return HttpResponseForbidden()

        else:
            response = self.get_response(request)
            print("code executed after view")            
            return response


Don't forget to define below two variables in your settings.py file.

MAX_ALLOWED_HITS_PER_IP = 2000  # max allowed hits per IP_TIMEOUT time from an IP
IP_HITS_TIMEOUT = 60  # timeout in seconds for IP in cache


Also we are storing data in cache, so if you haven't defined cache settings in your project, please add below lines to your settings.py file.

CACHES = {
    'default': {
        'BACKEND': 'django.core.cache.backends.db.DatabaseCache',
        'LOCATION': 'cache_table',
    }
}


Here we are using DB table as cache backend because Memcached and other backends are not supported on PythonAnyWhere server.

Run the command : python manage.py createcachetable.

We placed our middleware at first place in middlware list. That means before executing anything, our code will check for IP and will block it if requests made by IP is more than threshold.

To test on local system, set these values to very low, e.g. IP_HITS_TIMEOUT = 30  and MAX_ALLOWED_HITS_PER_IP = 2.

If variables are not defined in settings file, default values will be used. Restart the server and send requests frequently. After two requests you will start receiving 403 error. 

how to develop a distributable django app to block the crawling ip addresses


403 returned after two requests.

how to develop a distributable django app to block the crawling ip addresses



Now our app is ready and working.



Converting your app to python package:

Once tested thoroughly, we can convert our app into python package and upload on pypi and djangopackages.

Follow below steps. Take reference from here.

  • Create a new directory with the name you want to give to your package. Make sure package name is unique and is not being used already.
  • Move your app into this newly created directory. Make sure you remove print statements and unnecessary files.
  • Create a README.srt and setup.py file.
  • Create a LICENSE file. You may take help from license chooser.
  • Create MANIFEST file.
  • Install setuptools if not installed already.
  • Run the command python setup.py sdist. This will create a directory called dist and builds your new package, package-name-1.0.tar.gz .
Output:

(django_bot_crawler_blocker) rana@Brahma: django-bot-crawler-blocker$ python setup.py sdist
running sdist
running egg_info
writing django_bot_crawler_blocker.egg-info/PKG-INFO
writing top-level names to django_bot_crawler_blocker.egg-info/top_level.txt
writing dependency_links to django_bot_crawler_blocker.egg-info/dependency_links.txt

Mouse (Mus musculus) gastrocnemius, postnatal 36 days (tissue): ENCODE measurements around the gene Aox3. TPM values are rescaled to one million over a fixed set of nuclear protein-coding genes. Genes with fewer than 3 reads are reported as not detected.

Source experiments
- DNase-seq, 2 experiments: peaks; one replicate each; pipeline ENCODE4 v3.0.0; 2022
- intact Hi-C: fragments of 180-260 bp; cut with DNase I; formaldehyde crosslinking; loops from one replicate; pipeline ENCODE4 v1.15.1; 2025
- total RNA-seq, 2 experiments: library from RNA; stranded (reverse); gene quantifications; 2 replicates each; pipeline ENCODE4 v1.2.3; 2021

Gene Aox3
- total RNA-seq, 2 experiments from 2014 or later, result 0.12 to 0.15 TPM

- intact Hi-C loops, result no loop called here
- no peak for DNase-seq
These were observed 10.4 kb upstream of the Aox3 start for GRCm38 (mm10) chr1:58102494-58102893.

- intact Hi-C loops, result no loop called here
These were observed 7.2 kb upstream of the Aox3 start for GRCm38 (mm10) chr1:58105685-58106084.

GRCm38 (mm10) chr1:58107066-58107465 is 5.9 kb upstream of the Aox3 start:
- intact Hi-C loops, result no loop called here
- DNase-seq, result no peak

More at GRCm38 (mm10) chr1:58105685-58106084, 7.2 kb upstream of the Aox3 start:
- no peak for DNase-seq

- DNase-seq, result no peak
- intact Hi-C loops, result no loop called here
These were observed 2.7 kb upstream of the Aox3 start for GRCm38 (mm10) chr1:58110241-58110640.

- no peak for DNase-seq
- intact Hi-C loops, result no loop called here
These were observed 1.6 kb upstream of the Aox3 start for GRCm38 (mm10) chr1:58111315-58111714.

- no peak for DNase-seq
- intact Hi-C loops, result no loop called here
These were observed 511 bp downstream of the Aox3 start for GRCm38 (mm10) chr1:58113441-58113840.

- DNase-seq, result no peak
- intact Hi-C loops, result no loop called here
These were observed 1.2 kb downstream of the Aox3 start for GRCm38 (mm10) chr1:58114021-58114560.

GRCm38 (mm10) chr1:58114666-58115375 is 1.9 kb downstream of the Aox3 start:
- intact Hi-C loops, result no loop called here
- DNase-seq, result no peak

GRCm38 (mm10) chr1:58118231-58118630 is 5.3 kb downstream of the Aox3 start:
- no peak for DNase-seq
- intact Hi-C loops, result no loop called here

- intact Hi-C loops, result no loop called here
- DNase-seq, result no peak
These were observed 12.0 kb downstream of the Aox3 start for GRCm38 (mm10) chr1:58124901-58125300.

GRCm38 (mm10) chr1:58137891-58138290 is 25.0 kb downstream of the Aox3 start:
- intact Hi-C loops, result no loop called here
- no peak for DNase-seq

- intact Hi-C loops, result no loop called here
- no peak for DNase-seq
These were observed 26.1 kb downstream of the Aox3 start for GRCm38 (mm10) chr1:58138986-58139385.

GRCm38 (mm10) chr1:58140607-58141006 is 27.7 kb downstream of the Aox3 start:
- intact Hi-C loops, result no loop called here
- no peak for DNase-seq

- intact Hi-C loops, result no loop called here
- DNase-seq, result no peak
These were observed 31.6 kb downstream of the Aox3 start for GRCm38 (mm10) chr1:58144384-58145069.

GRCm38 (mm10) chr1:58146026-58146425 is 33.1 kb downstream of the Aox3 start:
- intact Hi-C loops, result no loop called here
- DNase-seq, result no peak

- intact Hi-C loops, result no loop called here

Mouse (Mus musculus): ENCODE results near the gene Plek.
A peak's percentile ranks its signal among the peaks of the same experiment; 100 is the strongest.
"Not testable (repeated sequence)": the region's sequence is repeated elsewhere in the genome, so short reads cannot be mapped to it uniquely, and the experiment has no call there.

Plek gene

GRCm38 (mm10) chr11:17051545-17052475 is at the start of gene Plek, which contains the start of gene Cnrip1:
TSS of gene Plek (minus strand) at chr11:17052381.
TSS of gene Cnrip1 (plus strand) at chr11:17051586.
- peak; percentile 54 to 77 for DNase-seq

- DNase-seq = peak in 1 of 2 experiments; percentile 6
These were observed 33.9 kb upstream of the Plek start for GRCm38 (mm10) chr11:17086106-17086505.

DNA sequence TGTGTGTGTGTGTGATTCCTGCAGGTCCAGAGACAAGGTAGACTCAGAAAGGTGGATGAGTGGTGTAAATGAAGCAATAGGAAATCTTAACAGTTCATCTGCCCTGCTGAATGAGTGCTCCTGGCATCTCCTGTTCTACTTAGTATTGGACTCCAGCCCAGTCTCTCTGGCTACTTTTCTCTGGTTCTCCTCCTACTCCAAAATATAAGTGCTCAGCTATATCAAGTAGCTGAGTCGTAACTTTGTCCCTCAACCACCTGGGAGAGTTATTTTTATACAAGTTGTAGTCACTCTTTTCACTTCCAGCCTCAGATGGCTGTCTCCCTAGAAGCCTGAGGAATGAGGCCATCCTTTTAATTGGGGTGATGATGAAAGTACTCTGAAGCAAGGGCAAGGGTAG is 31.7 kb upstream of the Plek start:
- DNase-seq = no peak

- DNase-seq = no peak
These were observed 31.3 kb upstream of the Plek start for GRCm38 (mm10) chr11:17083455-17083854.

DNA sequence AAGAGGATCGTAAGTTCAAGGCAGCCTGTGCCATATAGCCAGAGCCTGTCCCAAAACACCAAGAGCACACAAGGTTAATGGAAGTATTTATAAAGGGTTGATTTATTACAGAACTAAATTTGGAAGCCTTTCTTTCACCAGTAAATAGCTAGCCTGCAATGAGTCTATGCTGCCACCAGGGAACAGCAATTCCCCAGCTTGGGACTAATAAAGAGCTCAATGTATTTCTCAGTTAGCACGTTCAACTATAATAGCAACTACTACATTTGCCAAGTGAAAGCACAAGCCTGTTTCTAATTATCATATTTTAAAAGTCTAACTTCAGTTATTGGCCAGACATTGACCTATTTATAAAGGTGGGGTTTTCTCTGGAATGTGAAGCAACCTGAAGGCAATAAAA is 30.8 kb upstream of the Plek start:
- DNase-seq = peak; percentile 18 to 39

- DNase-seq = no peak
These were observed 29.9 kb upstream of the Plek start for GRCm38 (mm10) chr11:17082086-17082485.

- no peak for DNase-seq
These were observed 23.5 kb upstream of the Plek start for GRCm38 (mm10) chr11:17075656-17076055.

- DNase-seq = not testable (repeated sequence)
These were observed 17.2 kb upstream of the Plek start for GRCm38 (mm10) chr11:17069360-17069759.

reading manifest file 'django_bot_crawler_blocker.egg-info/SOURCES.txt'
reading manifest template 'MANIFEST.in'
writing manifest file 'django_bot_crawler_blocker.egg-info/SOURCES.txt'
running check
creating django-bot-crawler-blocker-1.0
creating django-bot-crawler-blocker-1.0/django_bot_crawler_blocker
creating django-bot-crawler-blocker-1.0/django_bot_crawler_blocker.egg-info
copying files to django-bot-crawler-blocker-1.0...
copying LICENSE -> django-bot-crawler-blocker-1.0
copying MANIFEST.in -> django-bot-crawler-blocker-1.0
copying README.rst -> django-bot-crawler-blocker-1.0
copying setup.py -> django-bot-crawler-blocker-1.0
copying django_bot_crawler_blocker/__init__.py -> django-bot-crawler-blocker-1.0/django_bot_crawler_blocker
copying django_bot_crawler_blocker/apps.py -> django-bot-crawler-blocker-1.0/django_bot_crawler_blocker
copying django_bot_crawler_blocker/django_bot_crawler_middleware.py -> django-bot-crawler-blocker-1.0/django_bot_crawler_blocker
copying django_bot_crawler_blocker.egg-info/PKG-INFO -> django-bot-crawler-blocker-1.0/django_bot_crawler_blocker.egg-info
copying django_bot_crawler_blocker.egg-info/SOURCES.txt -> django-bot-crawler-blocker-1.0/django_bot_crawler_blocker.egg-info
copying django_bot_crawler_blocker.egg-info/dependency_links.txt -> django-bot-crawler-blocker-1.0/django_bot_crawler_blocker.egg-info
copying django_bot_crawler_blocker.egg-info/top_level.txt -> django-bot-crawler-blocker-1.0/django_bot_crawler_blocker.egg-info
Writing django-bot-crawler-blocker-1.0/setup.cfg
Creating tar archive
removing 'django-bot-crawler-blocker-1.0' (and everything under it)
 


Uploading your app to pypi python package index:

Now to upload your package to pypi, first create account on pypi. We will upload the package using twine .

Install twine if not already installed using command sudo apt-get install twine .

Create .pypirc file in home directory. vi ~/.pypirc . Paste the below content in it.

[distutils]
index-servers=pypi
[pypi]
repository = https://upload.pypi.org/legacy/
username = your-username


Do not store password in this file. Password will  be asked when you run below command in root directory of your package.

twine upload dist/*

how to develop a distributable django app to block the crawling ip addresses

Once command is successfully executed, your package will be available on pypi.python.org.


Testing your python package (Django App) in your Django project:

  • Create a new Django project. Use virtual environment.
  • After virtual environment is created, install the python package using pip. pip install django-bot-crawler-blocker .

how to develop a distributable django app to block the crawling ip addresses

  • Follow the steps from README file to configure this package.
  • Run the server and tweak the values of timeout and max_hits in settings file.
  • Share this article among other developers if this worked for you.


Happy learning.


References:
[1] http://docs.python-guide.org/
[2] https://choosealicense.com/
[3] https://docs.djangoproject.com

guide package   0   171